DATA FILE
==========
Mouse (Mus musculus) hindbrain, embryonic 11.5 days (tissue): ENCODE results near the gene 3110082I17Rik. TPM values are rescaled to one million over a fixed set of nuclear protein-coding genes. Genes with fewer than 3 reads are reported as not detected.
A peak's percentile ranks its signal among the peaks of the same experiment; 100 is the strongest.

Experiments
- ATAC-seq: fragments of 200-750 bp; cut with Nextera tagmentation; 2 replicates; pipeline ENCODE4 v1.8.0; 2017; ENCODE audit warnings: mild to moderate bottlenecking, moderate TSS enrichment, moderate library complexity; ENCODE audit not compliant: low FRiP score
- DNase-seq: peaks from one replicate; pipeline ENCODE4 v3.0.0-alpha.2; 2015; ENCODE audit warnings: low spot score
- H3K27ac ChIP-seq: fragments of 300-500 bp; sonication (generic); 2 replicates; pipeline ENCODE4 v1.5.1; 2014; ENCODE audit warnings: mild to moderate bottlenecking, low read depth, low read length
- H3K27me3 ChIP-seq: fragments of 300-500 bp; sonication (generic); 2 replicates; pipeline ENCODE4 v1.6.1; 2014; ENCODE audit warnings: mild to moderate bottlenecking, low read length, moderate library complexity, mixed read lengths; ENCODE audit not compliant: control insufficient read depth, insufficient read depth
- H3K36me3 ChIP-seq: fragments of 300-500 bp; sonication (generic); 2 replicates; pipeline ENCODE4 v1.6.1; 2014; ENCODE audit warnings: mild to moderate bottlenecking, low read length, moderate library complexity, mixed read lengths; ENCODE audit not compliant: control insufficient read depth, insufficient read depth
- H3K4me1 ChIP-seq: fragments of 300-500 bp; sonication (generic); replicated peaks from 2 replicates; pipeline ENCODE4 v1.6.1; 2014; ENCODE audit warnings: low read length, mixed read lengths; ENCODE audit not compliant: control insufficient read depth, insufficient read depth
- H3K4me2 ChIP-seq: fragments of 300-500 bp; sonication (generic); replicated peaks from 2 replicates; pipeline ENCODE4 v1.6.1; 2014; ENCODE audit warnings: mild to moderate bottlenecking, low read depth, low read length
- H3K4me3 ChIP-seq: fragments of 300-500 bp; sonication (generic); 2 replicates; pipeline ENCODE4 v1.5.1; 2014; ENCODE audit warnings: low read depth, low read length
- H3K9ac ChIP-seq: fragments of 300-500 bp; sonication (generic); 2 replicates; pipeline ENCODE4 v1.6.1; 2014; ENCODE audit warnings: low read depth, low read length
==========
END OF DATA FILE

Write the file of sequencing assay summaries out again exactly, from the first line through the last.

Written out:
Mouse (Mus musculus) hindbrain, embryonic 11.5 days (tissue): ENCODE results near the gene 3110082I17Rik. TPM values are rescaled to one million over a fixed set of nuclear protein-coding genes. Genes with fewer than 3 reads are reported as not detected.
A peak's percentile ranks its signal among the peaks of the same experiment; 100 is the strongest.

Experiments
- ATAC-seq: fragments of 200-750 bp; cut with Nextera tagmentation; 2 replicates; pipeline ENCODE4 v1.8.0; 2017; ENCODE audit warnings: mild to moderate bottlenecking, moderate TSS enrichment, moderate library complexity; ENCODE audit not compliant: low FRiP score
- DNase-seq: peaks from one replicate; pipeline ENCODE4 v3.0.0-alpha.2; 2015; ENCODE audit warnings: low spot score
- H3K27ac ChIP-seq: fragments of 300-500 bp; sonication (generic); 2 replicates; pipeline ENCODE4 v1.5.1; 2014; ENCODE audit warnings: mild to moderate bottlenecking, low read depth, low read length
- H3K27me3 ChIP-seq: fragments of 300-500 bp; sonication (generic); 2 replicates; pipeline ENCODE4 v1.6.1; 2014; ENCODE audit warnings: mild to moderate bottlenecking, low read length, moderate library complexity, mixed read lengths; ENCODE audit not compliant: control insufficient read depth, insufficient read depth
- H3K36me3 ChIP-seq: fragments of 300-500 bp; sonication (generic); 2 replicates; pipeline ENCODE4 v1.6.1; 2014; ENCODE audit warnings: mild to moderate bottlenecking, low read length, moderate library complexity, mixed read lengths; ENCODE audit not compliant: control insufficient read depth, insufficient read depth
- H3K4me1 ChIP-seq: fragments of 300-500 bp; sonication (generic); replicated peaks from 2 replicates; pipeline ENCODE4 v1.6.1; 2014; ENCODE audit warnings: low read length, mixed read lengths; ENCODE audit not compliant: control insufficient read depth, insufficient read depth
- H3K4me2 ChIP-seq: fragments of 300-500 bp; sonication (generic); replicated peaks from 2 replicates; pipeline ENCODE4 v1.6.1; 2014; ENCODE audit warnings: mild to moderate bottlenecking, low read depth, low read length
- H3K4me3 ChIP-seq: fragments of 300-500 bp; sonication (generic); 2 replicates; pipeline ENCODE4 v1.5.1; 2014; ENCODE audit warnings: low read depth, low read length
- H3K9ac ChIP-seq: fragments of 300-500 bp; sonication (generic); 2 replicates; pipeline ENCODE4 v1.6.1; 2014; ENCODE audit warnings: low read depth, low read length